Solve for nth root first, or initial value first?

I know how to handle seperable first order ODEs, nth roots, and initial value problems. But I'm a touch confused about what to do when they all appear in the same problem.

For this:

$\displaystyle xy^3y' - 2x = 3$

where:

$\displaystyle x > 0$

$\displaystyle y(1) = -1$

We can get the general solution of

$\displaystyle y = (12ln(x) + 8x + C)^{\frac{1}{4}}$

But I'm a bit confused at to whether I should be getting the four roots of $\displaystyle y$ with $\displaystyle C$ first, or if I should be trying to solve for $\displaystyle C$ using the initial value given first, etc...

How is this best handled?

Re: Solve for nth root first, or initial value first?

Re: Solve for nth root first, or initial value first?

With, of course, the information you are **given**. I have no idea what "four roots of y" you are talking about!

Re: Solve for nth root first, or initial value first?

Quote:

Originally Posted by

**HallsofIvy** With, of course, the information you are **given**. I have no idea what "four roots of y" you are talking about!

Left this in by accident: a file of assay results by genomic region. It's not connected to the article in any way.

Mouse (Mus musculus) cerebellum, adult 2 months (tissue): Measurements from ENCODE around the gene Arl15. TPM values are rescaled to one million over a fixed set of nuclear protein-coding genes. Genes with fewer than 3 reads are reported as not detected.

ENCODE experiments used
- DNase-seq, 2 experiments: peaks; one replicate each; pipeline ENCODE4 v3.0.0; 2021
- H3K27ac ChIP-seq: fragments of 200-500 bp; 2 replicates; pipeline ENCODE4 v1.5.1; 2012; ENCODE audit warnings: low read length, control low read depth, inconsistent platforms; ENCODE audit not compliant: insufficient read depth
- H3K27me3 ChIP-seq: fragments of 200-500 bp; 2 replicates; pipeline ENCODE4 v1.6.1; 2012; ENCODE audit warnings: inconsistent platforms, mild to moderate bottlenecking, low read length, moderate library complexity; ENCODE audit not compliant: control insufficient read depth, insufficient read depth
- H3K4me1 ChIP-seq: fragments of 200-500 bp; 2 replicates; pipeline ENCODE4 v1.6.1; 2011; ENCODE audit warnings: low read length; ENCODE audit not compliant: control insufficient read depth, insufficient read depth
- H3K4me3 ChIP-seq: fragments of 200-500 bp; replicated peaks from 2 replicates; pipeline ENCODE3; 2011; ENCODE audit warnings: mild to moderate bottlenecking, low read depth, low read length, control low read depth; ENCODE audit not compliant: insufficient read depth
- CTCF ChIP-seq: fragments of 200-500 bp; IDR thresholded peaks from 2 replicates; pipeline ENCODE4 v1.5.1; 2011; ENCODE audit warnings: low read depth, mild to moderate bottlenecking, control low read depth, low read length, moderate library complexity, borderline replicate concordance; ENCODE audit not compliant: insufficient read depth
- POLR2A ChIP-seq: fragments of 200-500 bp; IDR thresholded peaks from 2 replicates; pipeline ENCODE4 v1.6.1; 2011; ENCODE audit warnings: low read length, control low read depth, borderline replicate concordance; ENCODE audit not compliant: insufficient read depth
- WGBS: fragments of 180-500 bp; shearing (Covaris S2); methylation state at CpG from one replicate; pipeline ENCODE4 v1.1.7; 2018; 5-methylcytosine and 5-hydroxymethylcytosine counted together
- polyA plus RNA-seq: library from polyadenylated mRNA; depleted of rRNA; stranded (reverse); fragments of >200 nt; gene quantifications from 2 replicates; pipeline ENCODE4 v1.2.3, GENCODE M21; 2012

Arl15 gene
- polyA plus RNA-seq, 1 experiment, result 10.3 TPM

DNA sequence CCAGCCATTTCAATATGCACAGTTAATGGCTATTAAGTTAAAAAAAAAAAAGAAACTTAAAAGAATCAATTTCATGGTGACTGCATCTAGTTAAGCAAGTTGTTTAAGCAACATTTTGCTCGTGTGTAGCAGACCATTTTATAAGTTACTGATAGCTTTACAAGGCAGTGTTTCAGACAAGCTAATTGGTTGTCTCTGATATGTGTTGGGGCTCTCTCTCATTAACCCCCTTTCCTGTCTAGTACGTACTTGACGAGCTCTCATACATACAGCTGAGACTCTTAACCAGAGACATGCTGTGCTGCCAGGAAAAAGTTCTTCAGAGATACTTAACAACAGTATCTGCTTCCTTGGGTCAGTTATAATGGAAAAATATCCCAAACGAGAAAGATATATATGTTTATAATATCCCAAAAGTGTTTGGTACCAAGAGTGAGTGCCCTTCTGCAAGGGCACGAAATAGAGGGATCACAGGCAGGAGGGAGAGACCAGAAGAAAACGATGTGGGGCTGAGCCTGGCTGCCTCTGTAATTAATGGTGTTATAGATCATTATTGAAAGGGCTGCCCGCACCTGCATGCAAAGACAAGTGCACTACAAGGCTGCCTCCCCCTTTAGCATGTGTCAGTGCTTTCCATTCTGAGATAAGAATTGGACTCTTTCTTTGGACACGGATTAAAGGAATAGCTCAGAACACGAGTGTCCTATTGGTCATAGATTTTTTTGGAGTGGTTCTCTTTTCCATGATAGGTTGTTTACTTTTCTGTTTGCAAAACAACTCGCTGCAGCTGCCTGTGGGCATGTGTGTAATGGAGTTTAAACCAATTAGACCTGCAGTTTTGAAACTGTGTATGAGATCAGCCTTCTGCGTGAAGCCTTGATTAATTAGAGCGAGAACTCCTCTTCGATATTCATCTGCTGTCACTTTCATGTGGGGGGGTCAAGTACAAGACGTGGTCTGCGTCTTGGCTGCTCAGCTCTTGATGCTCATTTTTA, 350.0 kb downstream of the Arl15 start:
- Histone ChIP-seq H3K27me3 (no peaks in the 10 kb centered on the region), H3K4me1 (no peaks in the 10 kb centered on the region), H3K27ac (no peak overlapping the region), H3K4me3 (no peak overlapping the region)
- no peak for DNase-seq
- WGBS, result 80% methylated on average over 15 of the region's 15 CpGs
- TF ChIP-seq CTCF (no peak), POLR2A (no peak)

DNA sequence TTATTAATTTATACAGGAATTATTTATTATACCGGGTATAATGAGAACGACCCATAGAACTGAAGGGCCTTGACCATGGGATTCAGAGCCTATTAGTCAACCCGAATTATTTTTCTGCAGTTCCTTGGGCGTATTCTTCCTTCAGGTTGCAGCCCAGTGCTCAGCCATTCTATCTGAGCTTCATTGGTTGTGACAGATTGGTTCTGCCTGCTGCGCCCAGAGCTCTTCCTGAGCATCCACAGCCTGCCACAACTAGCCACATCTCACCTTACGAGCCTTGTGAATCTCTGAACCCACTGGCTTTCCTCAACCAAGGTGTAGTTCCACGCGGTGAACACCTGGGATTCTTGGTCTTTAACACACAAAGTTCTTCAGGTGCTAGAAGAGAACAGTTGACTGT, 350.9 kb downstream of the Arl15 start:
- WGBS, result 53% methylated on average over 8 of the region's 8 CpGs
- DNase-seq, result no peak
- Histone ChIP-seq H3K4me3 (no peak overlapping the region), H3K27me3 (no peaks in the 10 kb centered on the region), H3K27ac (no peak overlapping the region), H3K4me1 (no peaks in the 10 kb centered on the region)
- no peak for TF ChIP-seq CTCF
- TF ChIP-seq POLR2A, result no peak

Sorry, working with y^4 = ..., there are four roots of y.

Re: Solve for nth root first, or initial value first?

Quote:

Originally Posted by

**pickslides** Solve for C first.

I have this:

y(1) = -1 = (C + 8)^{1/4}

Do I solve for four values of C, do I just raise both sides by a power of 4 to get a single value of C, or something else?

Re: Solve for nth root first, or initial value first?

Quote:

Originally Posted by

**Lancet** I have this:

y(1) = -1 = (C + 8)^{1/4}

Do I solve for four values of C, do I just raise both sides by a power of 4 to get a single value of C, or something else?

The problem formulation that immediately conducts to the solution is: what is the number x one of the fourth roots of which is -1?...

Kind regards

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